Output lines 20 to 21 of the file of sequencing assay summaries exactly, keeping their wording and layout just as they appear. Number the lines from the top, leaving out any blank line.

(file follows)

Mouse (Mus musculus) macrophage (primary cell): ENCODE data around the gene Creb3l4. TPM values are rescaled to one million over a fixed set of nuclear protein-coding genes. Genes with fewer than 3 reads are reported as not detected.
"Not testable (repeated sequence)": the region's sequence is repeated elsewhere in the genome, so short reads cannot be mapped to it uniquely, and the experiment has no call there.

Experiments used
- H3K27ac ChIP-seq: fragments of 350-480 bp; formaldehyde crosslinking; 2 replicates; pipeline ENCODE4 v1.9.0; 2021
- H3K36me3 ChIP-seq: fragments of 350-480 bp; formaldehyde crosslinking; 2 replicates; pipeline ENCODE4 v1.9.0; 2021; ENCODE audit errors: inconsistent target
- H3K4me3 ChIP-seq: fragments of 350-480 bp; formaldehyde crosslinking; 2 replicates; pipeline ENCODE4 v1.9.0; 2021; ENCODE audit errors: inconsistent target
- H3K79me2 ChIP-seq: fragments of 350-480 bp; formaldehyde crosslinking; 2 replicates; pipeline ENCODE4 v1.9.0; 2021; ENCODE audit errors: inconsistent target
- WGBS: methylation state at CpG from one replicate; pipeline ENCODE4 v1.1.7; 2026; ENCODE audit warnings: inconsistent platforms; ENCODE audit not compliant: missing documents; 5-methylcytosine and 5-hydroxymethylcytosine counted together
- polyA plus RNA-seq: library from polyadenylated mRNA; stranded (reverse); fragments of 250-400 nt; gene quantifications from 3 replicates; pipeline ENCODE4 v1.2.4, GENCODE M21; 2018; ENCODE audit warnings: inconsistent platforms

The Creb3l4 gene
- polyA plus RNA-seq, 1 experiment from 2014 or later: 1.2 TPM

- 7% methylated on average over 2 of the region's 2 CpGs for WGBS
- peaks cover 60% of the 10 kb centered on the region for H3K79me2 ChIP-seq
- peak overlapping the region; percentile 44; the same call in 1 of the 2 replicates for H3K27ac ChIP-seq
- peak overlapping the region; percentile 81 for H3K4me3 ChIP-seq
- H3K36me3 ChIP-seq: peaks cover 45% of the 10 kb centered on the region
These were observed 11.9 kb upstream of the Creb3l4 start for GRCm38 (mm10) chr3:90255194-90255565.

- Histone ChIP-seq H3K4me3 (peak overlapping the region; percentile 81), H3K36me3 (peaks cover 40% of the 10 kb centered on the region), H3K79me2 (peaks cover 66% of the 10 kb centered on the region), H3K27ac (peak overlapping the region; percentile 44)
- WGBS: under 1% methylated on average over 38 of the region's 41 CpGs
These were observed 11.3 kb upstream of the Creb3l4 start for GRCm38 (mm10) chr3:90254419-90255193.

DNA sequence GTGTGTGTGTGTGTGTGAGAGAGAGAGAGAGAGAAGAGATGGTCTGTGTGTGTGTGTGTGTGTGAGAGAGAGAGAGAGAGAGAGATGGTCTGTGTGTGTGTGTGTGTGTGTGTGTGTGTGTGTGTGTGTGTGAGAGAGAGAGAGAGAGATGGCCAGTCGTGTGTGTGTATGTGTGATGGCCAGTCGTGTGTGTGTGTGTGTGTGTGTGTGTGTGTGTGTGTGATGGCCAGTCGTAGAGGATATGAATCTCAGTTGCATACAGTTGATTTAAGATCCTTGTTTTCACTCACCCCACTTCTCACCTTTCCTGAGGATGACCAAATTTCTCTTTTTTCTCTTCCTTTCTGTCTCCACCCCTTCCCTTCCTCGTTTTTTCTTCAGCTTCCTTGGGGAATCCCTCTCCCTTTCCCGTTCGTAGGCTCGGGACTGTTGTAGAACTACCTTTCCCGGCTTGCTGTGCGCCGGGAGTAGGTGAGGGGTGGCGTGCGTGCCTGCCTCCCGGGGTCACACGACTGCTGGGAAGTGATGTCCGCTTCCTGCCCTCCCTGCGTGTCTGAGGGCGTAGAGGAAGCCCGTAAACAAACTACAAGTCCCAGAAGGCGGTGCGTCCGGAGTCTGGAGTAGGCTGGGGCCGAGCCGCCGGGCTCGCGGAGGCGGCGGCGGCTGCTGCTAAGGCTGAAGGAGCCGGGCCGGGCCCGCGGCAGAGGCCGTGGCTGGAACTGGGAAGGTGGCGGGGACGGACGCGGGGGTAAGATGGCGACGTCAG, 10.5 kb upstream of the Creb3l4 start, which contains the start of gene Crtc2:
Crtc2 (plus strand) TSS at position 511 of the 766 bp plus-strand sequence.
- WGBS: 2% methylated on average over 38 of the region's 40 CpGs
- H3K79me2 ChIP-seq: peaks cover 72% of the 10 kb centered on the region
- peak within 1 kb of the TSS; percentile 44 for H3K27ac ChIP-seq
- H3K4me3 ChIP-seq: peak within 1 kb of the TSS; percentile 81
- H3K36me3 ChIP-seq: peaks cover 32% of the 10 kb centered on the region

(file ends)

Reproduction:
These were observed 11.3 kb upstream of the Creb3l4 start for GRCm38 (mm10) chr3:90254419-90255193.

DNA sequence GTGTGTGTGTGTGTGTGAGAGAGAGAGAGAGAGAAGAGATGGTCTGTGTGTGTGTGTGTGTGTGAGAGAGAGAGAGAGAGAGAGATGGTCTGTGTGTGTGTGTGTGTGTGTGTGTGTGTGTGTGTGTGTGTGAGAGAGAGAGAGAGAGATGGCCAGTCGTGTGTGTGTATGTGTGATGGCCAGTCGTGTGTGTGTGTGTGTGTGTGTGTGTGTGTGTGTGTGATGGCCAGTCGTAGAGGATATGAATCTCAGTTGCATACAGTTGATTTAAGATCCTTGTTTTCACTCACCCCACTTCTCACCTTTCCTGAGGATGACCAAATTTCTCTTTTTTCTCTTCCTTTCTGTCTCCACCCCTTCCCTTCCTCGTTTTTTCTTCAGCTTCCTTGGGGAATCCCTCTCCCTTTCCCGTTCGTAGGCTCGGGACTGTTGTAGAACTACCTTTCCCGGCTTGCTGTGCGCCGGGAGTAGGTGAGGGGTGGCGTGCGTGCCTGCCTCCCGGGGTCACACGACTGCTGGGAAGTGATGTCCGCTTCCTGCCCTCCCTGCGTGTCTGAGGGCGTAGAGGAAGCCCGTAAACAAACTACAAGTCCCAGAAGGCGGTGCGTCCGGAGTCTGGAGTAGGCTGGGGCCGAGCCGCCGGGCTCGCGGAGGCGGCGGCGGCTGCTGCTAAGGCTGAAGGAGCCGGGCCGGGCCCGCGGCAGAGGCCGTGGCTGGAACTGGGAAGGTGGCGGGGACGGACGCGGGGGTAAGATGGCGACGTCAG, 10.5 kb upstream of the Creb3l4 start, which contains the start of gene Crtc2: